Duplexes are affordable as well and are commonly referred to as twin houses. They have lower building and landscaping costs compared to detached single-family units. The property taxes payable per unit are lower compared to the taxes payable for two single-family units of similar size. Most duplex properties have a single owner which means you have one vendor list for both units cutting back on costs involved. Duplexes make good budget-friendly assets since they are affordable and you can always rent out the second unit.

According to Paradise Developments, the cost of a townhouse is determined by the location and fittings utilized for the interior. As the upgraded features increase, the cost of the townhouse or duplex will increase to match that of a detached home with no upgrades. For commercial purposes, the townhouse vs duplex discussion favors townhouses that have higher rental demand and potential since they are larger home and provide social status for tenants.

Sense of Community

Townhouses and duplexes are found within communities which means you will have neighbors. It will help if you can choose a community that has shares similar interests or has a good demographic mix. No worries about sharing a wall with your neighbor since there are effective soundproofing technologies.

Both duplexes and townhouses offer a great opportunity to keep families together. Children may live on one side whereas grandparents live on the other side. Such an arrangement allows grandchildren to interact and learn from their grandparents and in maintaining close multigenerational family ties. Children can also check on their old parents regularly and offer assistance where necessary. Each family can still enjoy a high level of autonomy.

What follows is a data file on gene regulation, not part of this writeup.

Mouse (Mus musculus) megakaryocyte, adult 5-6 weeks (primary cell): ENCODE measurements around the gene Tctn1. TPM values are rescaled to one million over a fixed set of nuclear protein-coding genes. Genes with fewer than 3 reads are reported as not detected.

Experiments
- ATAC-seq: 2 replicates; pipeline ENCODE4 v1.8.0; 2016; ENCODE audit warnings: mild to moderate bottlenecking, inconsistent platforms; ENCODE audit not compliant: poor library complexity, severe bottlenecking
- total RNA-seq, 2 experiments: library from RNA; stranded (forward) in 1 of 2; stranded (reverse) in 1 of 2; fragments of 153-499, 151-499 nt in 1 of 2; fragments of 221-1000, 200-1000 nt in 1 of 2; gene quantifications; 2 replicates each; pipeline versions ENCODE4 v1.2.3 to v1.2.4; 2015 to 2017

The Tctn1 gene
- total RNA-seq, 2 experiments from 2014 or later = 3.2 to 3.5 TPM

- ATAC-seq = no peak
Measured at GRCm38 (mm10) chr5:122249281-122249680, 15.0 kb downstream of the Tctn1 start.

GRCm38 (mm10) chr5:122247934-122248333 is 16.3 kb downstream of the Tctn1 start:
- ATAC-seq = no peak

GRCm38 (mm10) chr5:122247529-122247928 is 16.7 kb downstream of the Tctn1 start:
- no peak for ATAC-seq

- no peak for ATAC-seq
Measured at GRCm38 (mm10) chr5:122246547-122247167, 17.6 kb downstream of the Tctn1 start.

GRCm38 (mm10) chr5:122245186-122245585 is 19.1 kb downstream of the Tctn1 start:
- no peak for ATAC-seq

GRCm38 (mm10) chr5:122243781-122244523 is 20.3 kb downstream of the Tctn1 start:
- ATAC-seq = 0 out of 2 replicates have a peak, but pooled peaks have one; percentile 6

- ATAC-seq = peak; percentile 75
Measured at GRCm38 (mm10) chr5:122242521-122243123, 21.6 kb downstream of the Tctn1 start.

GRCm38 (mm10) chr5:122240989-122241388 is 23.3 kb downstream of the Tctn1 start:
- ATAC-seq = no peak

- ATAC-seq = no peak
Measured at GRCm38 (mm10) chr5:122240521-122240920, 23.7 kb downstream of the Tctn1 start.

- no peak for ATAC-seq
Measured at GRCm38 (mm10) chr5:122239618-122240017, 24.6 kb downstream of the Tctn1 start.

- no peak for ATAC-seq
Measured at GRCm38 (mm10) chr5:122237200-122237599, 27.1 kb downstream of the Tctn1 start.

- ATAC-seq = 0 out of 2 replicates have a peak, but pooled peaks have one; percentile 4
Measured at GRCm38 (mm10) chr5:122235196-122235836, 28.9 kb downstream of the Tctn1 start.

Duplex vs Townhouse: Control and Flexibility

A comparison of control and flexibility between a duplex and townhouse favors the duplex. You have the sole control of repairs, maintenance, and rental schedule in a duplex when you own both units. With the townhouse, the association will have a set of rules and schedules that will take into account the needs and wants of your neighbors. Rental demand and control will lie with the owner in a duplex while you must get the rental approvals from the association for townhouses. Some townhouse associations enforce an owner-occupied policy ruling out the renting of units within the community.

In conclusion, modern duplexes and townhouses also have many similarities including open concept floor plans, ensuite master bedrooms, use of high-quality quartz countertops, and other exquisite design choices. They are affordable options for potential home buyers when looking for a new home. The real differences can only be appreciated following a house inspection tour to see them in person. If you are still not sure on which to settle for between a duplex and townhouse, talk to any of our real estate representatives for further information to help you make a final decision.